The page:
The U.S. Federal Reserve Just Announced a Proposal That Relaxes Regulations on Medium Sized Banks
Wednesday, October 31, 2018
The Fed just announced a proposed rule that relaxes regulations on banks between $100 billion and $250 billion. This would codify the changes in S 2155.
Based on a quick read, all banks with between $100 billion and $250 billion in assets would be out from under enhanced capital and liquidity rules. Further, they would only have to participate in the Fed's annual stress testing every two years, rather than annually.
Capital and liquidity rules would also be relaxed for banks above $250 billion. Most banks would be released from complying with "advanced approaches," which set risk management standards. That’s apparently a big deal in terms of compliance burden for banks.
It is important for DCUC members to note this deal for banks whenever someone writes an opinion complaining about credit union regulation relief efforts or when you are engaging your member of Congress.
Stay tuned to DCUC for more information on our advocacy initiatives and we highly recommend attending our Defense Matters Forum on Sunday, March 10, 2019. You will not be disappointed.
Read the full Reuters article below.
U.S. Federal Reserve unveils proposal to ease regulations for larger banks
WASHINGTON (Reuters) - The U.S. Federal Reserve unveiled a proposal on Wednesday that would ease regulations for banks with less than $700 billion in assets.
PNC Financial Corp (PNC.N), Capital One Financial Corp (COF.N), Charles Schwab (SCHW.N), and U.S. Bancorp (USB.N) would enjoy reduced liquidity and compliance requirements under the proposal, which the Fed board is set to vote on Wednesday morning. Several smaller banks would see further reduced regulation as the Fed implements changes ordered in a bank deregulation law Congress passed in May.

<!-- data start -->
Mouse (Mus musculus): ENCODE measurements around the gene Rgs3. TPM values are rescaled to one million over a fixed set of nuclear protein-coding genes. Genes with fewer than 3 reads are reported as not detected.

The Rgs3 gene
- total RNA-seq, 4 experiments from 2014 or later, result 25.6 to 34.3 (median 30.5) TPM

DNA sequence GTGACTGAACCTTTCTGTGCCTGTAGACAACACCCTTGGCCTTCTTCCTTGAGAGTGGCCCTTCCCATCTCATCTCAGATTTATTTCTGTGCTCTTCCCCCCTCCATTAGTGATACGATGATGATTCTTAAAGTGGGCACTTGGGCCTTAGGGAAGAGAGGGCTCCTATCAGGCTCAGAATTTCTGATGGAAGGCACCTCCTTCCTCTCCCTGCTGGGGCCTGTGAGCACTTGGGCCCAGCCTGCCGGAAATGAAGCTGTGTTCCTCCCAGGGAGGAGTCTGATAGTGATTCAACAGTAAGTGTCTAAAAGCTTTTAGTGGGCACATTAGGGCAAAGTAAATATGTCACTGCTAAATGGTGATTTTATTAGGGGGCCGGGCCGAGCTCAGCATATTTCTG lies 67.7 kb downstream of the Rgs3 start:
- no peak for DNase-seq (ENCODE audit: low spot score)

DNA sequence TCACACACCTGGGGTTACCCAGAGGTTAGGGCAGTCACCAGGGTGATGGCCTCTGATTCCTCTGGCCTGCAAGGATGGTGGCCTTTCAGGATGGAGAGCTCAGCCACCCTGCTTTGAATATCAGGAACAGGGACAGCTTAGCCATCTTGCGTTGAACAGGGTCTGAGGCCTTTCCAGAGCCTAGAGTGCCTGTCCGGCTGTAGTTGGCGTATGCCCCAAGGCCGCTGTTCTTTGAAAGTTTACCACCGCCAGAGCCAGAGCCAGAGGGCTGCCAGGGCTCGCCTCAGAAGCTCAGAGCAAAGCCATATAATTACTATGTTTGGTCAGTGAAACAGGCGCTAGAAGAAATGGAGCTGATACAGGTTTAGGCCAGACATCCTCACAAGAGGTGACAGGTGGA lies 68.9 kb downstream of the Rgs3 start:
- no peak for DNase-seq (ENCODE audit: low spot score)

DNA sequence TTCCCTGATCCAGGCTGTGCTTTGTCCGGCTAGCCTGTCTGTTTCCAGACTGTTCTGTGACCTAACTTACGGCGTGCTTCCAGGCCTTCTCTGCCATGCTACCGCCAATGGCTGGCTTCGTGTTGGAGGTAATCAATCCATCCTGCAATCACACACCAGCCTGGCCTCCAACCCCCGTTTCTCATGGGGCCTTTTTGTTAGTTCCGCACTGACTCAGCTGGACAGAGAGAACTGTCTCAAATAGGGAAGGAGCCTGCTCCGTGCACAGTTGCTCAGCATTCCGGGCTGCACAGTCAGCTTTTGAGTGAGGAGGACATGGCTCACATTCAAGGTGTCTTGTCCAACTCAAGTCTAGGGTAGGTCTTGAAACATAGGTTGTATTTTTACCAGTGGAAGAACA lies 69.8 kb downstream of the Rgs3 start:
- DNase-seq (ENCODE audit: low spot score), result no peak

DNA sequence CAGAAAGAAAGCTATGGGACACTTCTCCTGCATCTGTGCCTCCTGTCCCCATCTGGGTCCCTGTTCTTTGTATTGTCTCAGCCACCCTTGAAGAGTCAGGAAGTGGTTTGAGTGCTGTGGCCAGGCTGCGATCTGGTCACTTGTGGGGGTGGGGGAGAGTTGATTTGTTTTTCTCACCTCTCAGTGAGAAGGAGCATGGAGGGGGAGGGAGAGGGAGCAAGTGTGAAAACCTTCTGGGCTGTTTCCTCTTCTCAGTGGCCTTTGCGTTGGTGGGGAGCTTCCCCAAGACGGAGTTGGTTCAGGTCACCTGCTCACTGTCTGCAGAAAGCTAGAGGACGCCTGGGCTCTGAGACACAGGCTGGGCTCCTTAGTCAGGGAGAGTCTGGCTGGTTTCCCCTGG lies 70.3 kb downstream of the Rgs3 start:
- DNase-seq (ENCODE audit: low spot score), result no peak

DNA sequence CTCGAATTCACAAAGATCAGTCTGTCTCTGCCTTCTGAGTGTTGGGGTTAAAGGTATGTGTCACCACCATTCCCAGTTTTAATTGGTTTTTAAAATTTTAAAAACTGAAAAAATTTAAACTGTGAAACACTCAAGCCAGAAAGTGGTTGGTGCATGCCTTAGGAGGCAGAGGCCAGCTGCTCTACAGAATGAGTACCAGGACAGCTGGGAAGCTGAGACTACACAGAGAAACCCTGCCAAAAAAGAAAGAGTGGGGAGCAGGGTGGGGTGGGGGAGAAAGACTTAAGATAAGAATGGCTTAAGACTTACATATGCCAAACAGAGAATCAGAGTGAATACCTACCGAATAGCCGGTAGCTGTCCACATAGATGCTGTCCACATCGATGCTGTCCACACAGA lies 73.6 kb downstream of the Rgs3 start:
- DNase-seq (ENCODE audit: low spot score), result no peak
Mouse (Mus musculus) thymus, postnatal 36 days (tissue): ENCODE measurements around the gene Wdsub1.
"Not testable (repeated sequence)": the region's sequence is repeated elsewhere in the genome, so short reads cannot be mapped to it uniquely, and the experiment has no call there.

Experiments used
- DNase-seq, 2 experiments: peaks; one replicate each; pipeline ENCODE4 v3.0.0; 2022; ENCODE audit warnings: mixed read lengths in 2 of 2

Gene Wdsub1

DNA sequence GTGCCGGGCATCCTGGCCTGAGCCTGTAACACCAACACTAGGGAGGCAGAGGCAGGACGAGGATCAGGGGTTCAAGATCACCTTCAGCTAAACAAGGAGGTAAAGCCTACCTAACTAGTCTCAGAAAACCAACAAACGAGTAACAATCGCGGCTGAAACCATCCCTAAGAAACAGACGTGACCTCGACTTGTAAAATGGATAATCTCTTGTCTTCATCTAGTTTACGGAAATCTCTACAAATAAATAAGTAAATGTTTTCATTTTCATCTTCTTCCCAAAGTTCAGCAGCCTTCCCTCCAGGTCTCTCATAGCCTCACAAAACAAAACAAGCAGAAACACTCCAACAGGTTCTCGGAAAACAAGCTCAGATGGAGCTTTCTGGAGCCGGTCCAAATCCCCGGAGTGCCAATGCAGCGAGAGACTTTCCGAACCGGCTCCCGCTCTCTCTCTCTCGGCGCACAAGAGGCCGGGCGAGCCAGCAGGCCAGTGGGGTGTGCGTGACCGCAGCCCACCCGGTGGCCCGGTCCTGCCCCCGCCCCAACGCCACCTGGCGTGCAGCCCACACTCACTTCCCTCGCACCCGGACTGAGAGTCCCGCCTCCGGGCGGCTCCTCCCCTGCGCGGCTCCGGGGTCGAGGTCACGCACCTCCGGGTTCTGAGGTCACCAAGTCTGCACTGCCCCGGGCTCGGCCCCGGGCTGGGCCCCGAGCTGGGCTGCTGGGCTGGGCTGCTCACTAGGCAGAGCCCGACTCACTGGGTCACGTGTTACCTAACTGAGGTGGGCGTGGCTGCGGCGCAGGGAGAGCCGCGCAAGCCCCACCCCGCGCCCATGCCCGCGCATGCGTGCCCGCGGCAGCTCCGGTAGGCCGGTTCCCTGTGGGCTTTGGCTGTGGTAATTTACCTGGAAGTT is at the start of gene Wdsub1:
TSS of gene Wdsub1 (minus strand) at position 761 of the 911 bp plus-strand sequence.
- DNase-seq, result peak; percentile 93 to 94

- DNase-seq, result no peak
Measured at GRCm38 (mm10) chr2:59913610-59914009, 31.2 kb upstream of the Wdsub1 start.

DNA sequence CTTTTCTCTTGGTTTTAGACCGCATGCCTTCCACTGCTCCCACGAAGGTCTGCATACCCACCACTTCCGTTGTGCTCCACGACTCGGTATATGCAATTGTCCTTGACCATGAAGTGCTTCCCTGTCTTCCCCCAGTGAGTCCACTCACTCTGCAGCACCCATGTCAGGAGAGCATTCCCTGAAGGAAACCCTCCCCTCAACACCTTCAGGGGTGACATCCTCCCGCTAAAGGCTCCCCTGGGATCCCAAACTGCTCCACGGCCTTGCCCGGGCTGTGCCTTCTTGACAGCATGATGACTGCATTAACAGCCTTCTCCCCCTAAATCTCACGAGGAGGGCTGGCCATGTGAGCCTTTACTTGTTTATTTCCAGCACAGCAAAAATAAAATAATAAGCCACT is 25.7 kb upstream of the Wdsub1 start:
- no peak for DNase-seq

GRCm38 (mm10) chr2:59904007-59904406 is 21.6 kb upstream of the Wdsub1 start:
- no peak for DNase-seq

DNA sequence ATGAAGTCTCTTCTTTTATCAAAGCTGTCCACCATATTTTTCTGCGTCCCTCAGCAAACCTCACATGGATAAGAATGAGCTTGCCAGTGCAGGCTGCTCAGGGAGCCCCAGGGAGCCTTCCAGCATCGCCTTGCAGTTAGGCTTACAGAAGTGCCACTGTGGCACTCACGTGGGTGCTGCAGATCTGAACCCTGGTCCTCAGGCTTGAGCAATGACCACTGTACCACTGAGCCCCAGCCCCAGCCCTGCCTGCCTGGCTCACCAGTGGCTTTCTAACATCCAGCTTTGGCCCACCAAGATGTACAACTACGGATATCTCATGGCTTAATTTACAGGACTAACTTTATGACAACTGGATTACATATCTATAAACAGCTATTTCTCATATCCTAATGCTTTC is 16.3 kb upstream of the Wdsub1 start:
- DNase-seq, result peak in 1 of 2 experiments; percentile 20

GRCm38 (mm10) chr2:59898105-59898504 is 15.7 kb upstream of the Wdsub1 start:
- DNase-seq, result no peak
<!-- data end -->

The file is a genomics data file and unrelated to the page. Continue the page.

The proposal establishes four tiers of regulation for banks with over $100 billion in assets, as the central bank seeks to tailor rules for larger firms. The proposal would reserve the strictest rules for U.S. globally systemic banks, and step down requirements for smaller and less complex firms.
The law easing bank rules directed the Fed to trim regulations for banks with less than $250 billion in assets, and also gave the central bank discretion to further modify rules for larger banks as it saw fit. Wednesday’s proposal goes beyond the $250 billion threshold authorized by Congress, as it aims to provide relief to all but the nation’s largest banks.
According to the proposal, banks with between $250 billion and $700 billion in assets could enjoy a reduced “liquidity coverage ratio,” which requires banks to hold high-quality assets that could easily be turned into cash. The Fed estimated the proposal could reduce that ratio by as much as 30 percent for those firms.
Smaller banks would be subjected to less frequent “stress tests” of their capital plans by the Fed, and face even less restrictive liquidity and capital requirements.
Randal Quarles, the Fed’s vice chair for supervision, said the changes should “meaningfully” reduce compliance costs for banks without injecting significant new risk into the banking system, according to prepared remarks.
“These proposals embody an important principle: the character of regulation should match the character of a firm,” he said.
Reporting by Pete Schroeder; Editing by Chizu Nomiyama and Andrea Ricci